But, he said, "if they push this too hard, it could easily backfire on them. People are going to say, 'Where is their moral leadership on a whole lot of issues? How many bishops have resigned because of their mishandling of sexual abuse? Why didn't they speak on the war in Iraq? What effort did they make to bring to the attention of their own people the positions they've taken on war, capital punishment and poverty?"

In short, O'Brien said, "when they come down personally on [particular politicians], people are going to say they have political motives -- and maybe some of them do."

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« Reply #145 on: May 07, 2004, 02:22:07 PM »

Oh my:

LEROY PLETTEN of Michigan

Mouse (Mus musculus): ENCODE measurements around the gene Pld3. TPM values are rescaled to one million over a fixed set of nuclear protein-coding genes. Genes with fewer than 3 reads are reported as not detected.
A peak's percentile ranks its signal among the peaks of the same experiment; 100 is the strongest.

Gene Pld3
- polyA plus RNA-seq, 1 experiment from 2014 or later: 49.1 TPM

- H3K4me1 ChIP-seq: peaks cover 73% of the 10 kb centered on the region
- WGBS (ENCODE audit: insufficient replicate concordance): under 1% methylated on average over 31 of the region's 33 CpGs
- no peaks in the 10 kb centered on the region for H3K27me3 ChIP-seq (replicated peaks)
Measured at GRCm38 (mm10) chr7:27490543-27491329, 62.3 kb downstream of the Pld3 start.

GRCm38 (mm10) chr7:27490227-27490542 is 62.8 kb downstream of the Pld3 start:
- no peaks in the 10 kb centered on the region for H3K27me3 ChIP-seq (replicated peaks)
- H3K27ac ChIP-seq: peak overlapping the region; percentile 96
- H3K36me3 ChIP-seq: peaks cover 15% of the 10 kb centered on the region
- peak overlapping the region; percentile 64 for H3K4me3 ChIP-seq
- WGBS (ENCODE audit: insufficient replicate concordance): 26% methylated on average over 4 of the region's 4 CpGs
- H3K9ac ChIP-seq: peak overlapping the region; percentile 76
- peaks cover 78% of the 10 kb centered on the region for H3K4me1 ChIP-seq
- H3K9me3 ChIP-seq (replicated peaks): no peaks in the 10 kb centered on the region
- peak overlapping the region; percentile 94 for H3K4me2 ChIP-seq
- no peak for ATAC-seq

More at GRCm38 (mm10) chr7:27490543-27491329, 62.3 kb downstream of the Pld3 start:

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Leroy Pletten -- a historian and anti-alcohol advocate -- first joined the Prohibition Party in 1998. Since then, he's become State Chair in Michigan and the National Secretary of the party. Pletten, 58, was originally from Minnesota. He each his B.A. degree in history from the University of Minnesota in 1967 and later served as a civilian employee of the Army. He lost a race for local school board in 2003 as the party's nominee (6%) -- but notes in party literature that he's "been elected twice to the board of directors of his condominium owner's association."
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« Reply #146 on: May 07, 2004, 02:46:10 PM »

heeheee, this one looks like a good one...  
http://www.politics1.com/pfp04.htm
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« Reply #147 on: May 07, 2004, 10:35:29 PM »

Re: third parties...

Go Pat Go!
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« Reply #148 on: May 08, 2004, 10:19:59 PM »

Locked due to moratorium on political discussion.